As faculty governance leaders during Joan Gabel's term as University of Minnesota president, we offer this open letter as the Board of Regents moves to select an interim president. We write to elevate a key strength exhibited by Gabel that has been missing from public discourse to date and that we view as of critical importance for future University of Minnesota presidents.
Like many Minnesotans, employees at the U have high expectations for the university. These expectations extend into the classroom, our research spaces and how we engage with the community. It also applies to how we govern at the U, including our expectations for the president, the Board of Regents and the university's senate system, known internally as academic "shared governance."
This shared governance system includes faculty, staff and students across all five campuses (unless they are covered by collective bargaining agreements). We have a national reputation as having a robust and functional system of shared governance, due to the broad constituent base, high-caliber senate staff and dedicated faculty, staff and students who serve. University leaders who seriously engage with shared governance leaders, proactively discuss issues in committees and listen to points raised by senators are more likely to be successful at the U.
Gabel is a leader who did this. During Gabel's tenure, we observed firsthand her respect for academic shared governance. She understood its value as a consultative body that voices a variety of concerns that need to be factored into decisionmaking. During the early days of the pandemic, Gabel actively consulted on critical decisions almost daily. The University of Minnesota has proved to be a resilient institution. Leveraging our history of shared governance, we were at the table when important decisions were being made throughout Gabel's presidency, and it was especially important during the pandemic. Unlike many of our peer institutions, we found a way to collaboratively make urgent and consequential decisions.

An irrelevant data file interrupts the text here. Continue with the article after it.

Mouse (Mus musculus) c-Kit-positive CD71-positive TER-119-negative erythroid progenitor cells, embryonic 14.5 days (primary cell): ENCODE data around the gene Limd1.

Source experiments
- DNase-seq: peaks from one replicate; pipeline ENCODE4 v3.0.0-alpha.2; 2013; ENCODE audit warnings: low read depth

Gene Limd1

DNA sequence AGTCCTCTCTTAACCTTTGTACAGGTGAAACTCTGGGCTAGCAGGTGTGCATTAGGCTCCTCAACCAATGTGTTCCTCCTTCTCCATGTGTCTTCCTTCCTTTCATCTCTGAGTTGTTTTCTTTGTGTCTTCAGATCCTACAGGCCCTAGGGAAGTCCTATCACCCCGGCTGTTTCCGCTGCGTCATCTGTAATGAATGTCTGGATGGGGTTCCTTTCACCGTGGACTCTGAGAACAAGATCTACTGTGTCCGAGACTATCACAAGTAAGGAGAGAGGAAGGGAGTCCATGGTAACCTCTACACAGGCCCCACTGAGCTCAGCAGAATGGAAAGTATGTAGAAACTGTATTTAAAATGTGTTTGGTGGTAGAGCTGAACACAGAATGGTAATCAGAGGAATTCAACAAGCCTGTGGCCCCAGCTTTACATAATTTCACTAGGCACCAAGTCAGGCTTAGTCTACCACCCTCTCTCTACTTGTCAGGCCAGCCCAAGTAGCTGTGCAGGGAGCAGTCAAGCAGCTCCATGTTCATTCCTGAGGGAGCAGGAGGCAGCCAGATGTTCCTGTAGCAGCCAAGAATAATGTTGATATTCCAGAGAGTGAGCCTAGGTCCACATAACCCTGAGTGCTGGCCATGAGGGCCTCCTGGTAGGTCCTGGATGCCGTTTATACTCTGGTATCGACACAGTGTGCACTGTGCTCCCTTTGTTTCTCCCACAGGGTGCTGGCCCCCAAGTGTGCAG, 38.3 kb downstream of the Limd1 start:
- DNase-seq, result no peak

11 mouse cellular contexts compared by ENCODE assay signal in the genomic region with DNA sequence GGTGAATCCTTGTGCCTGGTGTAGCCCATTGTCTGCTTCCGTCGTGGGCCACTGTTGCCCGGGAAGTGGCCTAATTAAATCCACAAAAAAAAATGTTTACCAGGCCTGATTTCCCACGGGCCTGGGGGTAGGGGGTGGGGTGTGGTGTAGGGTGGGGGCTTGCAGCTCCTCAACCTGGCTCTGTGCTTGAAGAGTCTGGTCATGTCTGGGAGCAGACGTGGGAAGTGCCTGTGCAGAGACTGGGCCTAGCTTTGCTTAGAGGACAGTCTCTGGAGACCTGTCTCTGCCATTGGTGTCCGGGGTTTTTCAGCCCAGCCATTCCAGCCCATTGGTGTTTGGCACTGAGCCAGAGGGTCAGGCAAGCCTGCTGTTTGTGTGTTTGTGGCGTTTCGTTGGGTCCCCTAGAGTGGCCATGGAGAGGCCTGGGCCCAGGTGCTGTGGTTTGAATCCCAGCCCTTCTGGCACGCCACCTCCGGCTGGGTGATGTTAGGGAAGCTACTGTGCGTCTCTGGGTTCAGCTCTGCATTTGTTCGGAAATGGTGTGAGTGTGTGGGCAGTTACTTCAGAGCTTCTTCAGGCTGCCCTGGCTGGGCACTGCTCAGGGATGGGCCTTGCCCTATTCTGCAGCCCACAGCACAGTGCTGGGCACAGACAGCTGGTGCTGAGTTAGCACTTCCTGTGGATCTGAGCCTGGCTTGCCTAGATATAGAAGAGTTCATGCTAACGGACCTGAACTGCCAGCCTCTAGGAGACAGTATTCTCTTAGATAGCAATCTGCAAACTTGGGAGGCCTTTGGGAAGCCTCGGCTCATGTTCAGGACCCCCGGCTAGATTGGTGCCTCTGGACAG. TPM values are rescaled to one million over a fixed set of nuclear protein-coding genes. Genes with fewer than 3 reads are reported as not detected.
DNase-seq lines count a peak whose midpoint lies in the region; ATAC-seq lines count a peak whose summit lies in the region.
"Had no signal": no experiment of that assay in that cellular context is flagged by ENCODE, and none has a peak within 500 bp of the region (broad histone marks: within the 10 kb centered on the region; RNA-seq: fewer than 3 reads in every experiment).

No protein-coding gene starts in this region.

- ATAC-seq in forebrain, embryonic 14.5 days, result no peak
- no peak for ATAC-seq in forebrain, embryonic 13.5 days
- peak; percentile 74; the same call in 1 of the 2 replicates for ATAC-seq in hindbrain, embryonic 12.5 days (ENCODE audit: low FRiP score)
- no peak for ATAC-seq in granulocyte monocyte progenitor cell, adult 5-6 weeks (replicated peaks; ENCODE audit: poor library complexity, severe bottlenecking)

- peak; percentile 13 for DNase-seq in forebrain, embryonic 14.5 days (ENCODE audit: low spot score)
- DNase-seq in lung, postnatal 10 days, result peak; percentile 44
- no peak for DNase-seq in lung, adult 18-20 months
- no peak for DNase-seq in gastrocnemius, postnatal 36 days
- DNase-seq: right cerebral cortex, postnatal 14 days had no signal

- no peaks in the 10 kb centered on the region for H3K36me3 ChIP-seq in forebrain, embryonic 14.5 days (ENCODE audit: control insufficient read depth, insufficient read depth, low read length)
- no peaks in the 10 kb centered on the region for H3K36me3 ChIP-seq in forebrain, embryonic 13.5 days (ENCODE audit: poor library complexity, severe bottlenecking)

Importantly, the need for university leaders and the Board to Regents to engage with shared governance is ongoing, and arguably increasing. With the challenges facing higher education, shared governance provides the ready structure for making timely, informed and robust decisions. As an example, in response to declines in employee engagement — a pain point felt nationally — last week the University Senate passed a resolution with unanimous support that elevates the central role the U's workforce plays in its ability to maintain and enhance its top-notch mission delivery. Shared governance delivered an investment road map grounded in the workforce's needs and its understanding of mission support and delivery to the University's current leadership, who alongside were looking to shared governance to provide this direction. The value of this functional relationship between university leadership and shared governance cannot be understated.
The next president of the University of Minnesota will have the opportunity to build on and learn from Gabel's tenure. The Board of Regents has established that the interim president needs to value shared governance. How will the board weigh this criterion against the others it has listed for the position? We urge the board to make valuing shared governance a high priority in its review of candidates. Shared governance isn't always easy and it doesn't mean everyone agrees with every decision made, but ultimately better decisions are made when all voices contribute to the discussion.
Overall, we see Gabel as leaving the university in a healthy place. The University of Minnesota is a world-class institution with a bright future; a future that will continue to improve the lives of Minnesotans as well as the world through education, research, health care, job creation and community partnership. Our culture of shared governance has fostered a university with many leaders, because our input has been expected and valued. We all feel a responsibility to shape the future of the university. We need an interim president — and a future new president — who continue to view shared governance as a critical asset to the university, and in turn, the state.
Colleen Flaherty Manchester (2022-23), Ned Patterson, (2021-22), Phil Buhlmann (2020-21) and Amy Pittenger (2019-20) are past and present chairs of the Faculty Consultative Committee at the University of Minnesota.